• Vleis on March 19, 2017, 20:51 GMT

    @ flat_track_no_baller I'm not sure if your "you guys" comment includes me or not. In summary, my views are: a) If you don't understand that not picking a team based purely on merit will weaken it then, with respect, let's not continue the discussion as you are waaay too far behind the curve. b) Let's take a rain-check on the debate re whether quotas are a necessary evil to re-balance the injustices of the past, as it is far to complex an issue to resolve on this forum...and can't be answered via a simple binary 'yes' or 'no' answer. c) My key point is that regardless of your views re a) & b) above, the players who represent our country did not pick themselves and deserve our full, unconditional support whether they are white, black, green or blue.

  • flat_track_no_baller on March 19, 2017, 18:47 GMT

    We havent lost a series since csa enforced quotas for the proteas openly so i dont see how we have " weakened" the national team.

    Or maybe you guys are saying australia, nz and sri lanka are useless

  • flat_track_no_baller on March 19, 2017, 18:43 GMT

    Poor old brokensaint at it again, using every oppertunity to vent. Apartheid created unequal society, whites benefited at the expense of others and even though apartheid has gone, that inequality remains. Cricket in south africa is an unequal sport, the rich have a much better chance of making it than the poor, even the players of colour in the team are testiment to that. Too many poor players of colour will NEVER even make a schools team because the playing field is not equal. Equipment, facilities, coaching is denied them so they inevitably start way behind the rest because they are poor. Why should white players benefit because their parents' sins provided them with a better base than poor players of colour. Anyone attacking players of colour in this proteas team even when they are successfull is clearly someone longing for the past. And people calling for Philander and Amla to be replaced by white players clearly need to be transported back to the 50's so they can be at peace.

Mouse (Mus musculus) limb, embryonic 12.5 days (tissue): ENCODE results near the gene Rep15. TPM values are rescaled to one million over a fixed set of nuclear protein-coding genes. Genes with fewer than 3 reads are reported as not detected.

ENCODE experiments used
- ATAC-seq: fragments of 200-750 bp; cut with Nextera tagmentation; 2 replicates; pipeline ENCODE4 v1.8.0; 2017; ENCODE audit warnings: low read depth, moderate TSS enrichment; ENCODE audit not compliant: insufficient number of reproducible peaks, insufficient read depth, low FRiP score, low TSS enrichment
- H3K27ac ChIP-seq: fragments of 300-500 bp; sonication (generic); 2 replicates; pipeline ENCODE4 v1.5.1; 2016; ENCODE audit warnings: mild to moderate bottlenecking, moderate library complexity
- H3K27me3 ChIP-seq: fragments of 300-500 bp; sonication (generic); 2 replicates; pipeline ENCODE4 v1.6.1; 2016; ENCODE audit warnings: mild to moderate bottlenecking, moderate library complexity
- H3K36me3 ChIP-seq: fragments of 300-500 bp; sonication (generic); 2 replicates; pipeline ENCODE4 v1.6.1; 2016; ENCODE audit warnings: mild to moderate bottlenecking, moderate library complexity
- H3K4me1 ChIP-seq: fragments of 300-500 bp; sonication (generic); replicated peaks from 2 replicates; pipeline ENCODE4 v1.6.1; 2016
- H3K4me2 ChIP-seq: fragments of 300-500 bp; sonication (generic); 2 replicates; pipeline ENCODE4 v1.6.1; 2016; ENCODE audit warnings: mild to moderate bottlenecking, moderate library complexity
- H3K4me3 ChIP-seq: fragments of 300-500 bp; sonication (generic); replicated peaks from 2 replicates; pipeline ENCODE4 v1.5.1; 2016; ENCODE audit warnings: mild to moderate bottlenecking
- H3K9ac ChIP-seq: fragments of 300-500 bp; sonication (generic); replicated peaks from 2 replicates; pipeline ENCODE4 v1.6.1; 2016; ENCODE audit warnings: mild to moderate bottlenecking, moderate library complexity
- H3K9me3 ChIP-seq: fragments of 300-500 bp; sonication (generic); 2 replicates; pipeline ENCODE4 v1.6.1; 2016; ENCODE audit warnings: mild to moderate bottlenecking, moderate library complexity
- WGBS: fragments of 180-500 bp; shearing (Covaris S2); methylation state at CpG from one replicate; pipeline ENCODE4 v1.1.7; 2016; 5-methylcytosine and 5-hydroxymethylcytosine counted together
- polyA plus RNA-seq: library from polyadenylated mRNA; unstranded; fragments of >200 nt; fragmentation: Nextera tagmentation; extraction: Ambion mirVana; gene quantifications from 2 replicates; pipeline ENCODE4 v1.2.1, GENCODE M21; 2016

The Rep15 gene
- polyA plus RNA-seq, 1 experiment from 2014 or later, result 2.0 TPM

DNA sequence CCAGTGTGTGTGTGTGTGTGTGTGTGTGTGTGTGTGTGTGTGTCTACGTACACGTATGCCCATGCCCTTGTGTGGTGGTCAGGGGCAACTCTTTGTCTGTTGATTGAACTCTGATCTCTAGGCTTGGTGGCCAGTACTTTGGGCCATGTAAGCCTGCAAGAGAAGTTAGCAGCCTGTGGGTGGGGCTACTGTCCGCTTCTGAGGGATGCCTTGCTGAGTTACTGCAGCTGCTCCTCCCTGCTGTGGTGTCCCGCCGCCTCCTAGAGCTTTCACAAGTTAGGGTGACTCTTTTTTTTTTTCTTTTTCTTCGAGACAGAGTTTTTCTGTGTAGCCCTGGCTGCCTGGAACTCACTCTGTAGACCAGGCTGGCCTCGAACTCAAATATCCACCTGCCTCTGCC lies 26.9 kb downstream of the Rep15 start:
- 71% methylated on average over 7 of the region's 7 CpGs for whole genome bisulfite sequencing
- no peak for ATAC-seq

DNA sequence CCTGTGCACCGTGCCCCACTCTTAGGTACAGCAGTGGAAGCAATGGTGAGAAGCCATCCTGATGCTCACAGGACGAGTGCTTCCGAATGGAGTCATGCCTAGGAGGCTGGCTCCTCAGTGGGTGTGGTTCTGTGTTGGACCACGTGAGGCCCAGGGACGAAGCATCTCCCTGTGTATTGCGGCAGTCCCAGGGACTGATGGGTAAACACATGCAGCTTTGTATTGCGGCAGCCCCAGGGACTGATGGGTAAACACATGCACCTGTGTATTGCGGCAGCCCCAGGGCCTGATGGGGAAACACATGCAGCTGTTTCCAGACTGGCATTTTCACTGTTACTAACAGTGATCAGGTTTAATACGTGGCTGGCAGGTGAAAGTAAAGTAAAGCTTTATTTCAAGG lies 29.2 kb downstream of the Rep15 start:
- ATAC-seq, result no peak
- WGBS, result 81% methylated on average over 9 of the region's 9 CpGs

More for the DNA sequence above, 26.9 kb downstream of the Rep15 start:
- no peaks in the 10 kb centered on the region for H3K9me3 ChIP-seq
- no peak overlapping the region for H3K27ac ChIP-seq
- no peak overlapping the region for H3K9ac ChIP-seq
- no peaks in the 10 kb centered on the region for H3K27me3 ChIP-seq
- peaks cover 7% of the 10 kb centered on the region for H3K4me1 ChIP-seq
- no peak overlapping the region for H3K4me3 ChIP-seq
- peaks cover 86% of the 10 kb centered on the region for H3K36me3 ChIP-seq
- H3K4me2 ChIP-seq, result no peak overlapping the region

• Cricmj Makes on March 19, 2017, 18:12 GMT

    There was no compromise for 60 of Tokenism, hence the status quo bro

  • Vleis on March 19, 2017, 7:14 GMT

    @ Brokensaint: agreed, as stated in the first sentence of my comment below. However, there is a difference between attacking the system v attacking the man. Let's support all SA players that are picked, but keep the pressure on to change the system.

  • Cricmj Makes on March 19, 2017, 5:30 GMT

    Lovely article. His debut in Aus showed something

  • Brokensaint on March 19, 2017, 5:04 GMT

    vleis there is no compromise on what's right or wrong and no justification in the world will ever excuse the current obvious tokenism based selection process. if we don't fight for true freedom the current polarising system will continue to devide and not heal. history is indeed repeating itself.